A delicate and sensitive musician, moreover, a top manager with a violin: Midori Seiler, the Japanese-Bavarian, world-famous artist comes to Budapest on October 23 to perform with the Budapest Festival Orchestra at the Liszt Academy. The audience is invited to listen to compositions by the virtuoso superstars of the 18th century, Antonio Vivaldi and Alessandro Scarlatti. The 31-year-old wonderful countertenor, Terry Wey will also be on stage. As a child he was a real prodigy who performed as a soprano soloist with the oldest choir of the world, the Wiener Sängerknaben. The experience will be complete with Baroque gestures, costumes and period instruments used by the orchestra.
Date, time: Ocotober 23, 2016, 7:45 PM
Venue: BUDAPEST (LISZT ACADEMY)
Midori Seiler is an internationally-celebrated performer of early music, both as a soloist and as an orchestra leader. The BFO’s audiences will have two chances to meet her this season. The programme of her first concert consists of compositions by five late Italian baroque masters.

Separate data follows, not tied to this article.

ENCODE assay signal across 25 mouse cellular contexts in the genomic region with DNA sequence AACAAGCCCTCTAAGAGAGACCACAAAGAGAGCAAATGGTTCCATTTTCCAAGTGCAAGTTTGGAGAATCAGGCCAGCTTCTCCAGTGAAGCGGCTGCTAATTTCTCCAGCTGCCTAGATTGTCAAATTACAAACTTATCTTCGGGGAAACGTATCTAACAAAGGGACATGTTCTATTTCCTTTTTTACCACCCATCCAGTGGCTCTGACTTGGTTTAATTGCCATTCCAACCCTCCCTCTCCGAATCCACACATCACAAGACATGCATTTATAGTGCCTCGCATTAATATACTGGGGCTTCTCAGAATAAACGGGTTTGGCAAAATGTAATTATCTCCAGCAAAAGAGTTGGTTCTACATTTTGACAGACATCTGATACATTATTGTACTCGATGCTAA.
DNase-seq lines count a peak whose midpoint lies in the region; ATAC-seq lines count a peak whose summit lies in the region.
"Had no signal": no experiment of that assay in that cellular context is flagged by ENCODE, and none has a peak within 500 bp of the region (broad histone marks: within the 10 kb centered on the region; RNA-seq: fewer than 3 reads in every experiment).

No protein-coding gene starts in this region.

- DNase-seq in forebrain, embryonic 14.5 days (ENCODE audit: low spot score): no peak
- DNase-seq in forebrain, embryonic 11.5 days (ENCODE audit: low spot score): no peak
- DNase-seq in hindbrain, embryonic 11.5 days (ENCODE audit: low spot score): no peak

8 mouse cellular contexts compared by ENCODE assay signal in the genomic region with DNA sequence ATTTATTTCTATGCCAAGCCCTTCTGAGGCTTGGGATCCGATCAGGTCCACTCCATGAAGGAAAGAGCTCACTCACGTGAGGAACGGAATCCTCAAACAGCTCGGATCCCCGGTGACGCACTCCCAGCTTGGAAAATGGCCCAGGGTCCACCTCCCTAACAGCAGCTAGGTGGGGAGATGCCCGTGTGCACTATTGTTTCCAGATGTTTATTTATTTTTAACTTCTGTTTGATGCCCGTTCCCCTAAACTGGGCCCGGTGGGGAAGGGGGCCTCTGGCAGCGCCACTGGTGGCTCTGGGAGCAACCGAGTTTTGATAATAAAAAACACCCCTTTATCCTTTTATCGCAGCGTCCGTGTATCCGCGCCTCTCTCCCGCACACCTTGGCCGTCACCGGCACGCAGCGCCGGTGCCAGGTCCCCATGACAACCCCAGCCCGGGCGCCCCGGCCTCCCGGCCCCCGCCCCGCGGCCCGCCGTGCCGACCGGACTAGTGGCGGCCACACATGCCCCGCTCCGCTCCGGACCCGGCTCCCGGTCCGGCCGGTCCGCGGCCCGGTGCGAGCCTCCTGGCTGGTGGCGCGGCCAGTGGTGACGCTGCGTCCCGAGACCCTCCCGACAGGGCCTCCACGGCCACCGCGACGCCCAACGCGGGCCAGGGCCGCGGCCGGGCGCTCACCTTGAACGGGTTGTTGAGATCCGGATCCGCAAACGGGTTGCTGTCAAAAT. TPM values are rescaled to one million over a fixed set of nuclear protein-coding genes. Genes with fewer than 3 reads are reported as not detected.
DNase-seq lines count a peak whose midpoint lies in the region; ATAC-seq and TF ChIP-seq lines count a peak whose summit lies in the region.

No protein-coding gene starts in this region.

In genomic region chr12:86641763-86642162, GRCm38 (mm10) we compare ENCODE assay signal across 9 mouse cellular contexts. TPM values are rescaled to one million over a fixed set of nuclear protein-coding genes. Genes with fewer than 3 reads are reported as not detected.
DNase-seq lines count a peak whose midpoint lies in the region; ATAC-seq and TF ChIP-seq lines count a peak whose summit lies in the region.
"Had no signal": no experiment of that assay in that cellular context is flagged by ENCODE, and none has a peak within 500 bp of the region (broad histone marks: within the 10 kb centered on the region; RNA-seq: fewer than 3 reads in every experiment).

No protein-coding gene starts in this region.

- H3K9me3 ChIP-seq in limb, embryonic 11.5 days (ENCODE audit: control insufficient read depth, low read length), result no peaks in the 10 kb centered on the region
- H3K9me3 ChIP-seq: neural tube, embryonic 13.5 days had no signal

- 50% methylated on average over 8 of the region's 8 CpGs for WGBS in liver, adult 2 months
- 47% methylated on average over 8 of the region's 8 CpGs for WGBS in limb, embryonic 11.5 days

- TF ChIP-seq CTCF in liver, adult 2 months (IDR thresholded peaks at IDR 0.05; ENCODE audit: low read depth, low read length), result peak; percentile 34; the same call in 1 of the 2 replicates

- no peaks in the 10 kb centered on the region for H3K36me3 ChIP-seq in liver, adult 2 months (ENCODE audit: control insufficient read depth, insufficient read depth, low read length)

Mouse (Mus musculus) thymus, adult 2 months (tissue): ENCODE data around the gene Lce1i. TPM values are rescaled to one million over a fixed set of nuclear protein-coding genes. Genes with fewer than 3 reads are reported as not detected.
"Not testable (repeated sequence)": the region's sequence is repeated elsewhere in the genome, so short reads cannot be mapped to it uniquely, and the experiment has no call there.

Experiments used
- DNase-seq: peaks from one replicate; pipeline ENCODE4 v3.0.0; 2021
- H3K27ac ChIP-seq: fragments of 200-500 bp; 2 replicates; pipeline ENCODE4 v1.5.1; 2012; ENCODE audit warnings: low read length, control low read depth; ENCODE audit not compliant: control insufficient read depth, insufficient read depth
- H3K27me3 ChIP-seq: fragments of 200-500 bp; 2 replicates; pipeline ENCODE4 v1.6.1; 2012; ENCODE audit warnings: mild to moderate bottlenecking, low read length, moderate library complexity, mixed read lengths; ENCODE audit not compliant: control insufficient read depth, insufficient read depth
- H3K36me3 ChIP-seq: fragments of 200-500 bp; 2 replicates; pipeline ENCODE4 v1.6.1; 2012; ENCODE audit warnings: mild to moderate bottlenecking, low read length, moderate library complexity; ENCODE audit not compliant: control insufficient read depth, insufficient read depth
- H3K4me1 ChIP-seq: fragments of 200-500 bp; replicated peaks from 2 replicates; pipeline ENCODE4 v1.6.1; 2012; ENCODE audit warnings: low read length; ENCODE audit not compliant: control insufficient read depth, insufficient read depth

The virtuoso violinist, singer and composer, Tomaso Albinoni of Venice, did not compose professionally; his family’s financial background allowed him to live for many years without having to seek paid work. The only well-known piece of his significant oeuvre is the eternal baroque hit, the Adagio in G minor. The BFO will be performing the first piece from his Op. 2 collection, which he dedicated to the Duke of Mantua.
Baldassare Galuppi, who predominantly composed operas, had a professional connection to Vivaldi. His works display a mixture of the late baroque and classical styles.
The least known composer of the night is the Padua-born Giovanni Benedetto Platti. We will be performing the first piece from his concerto grosso series, which was adapted from Corelli’s violin sonatas.
Antonio Vivaldi was also born in Venice, and worked for decades as the music director of a girl’s orphanage while he won Europe-wide renown with his operas, his vocal and his instrumental works. He was largely forgotten after his death, and only rediscovered during the 20th century. He is the most frequently played baroque composer after Bach and Händel.
Alessandro Scarlatti was one of the greats of Italian baroque music, composing 40 oratorios, 115 operas and about 700 cantatas, in addition to many sacred and orchestral works. He composed the cantata performed in this concert in 1716.
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Source: http://www.bfz.hu/en/ – Budapest Festival Orchestra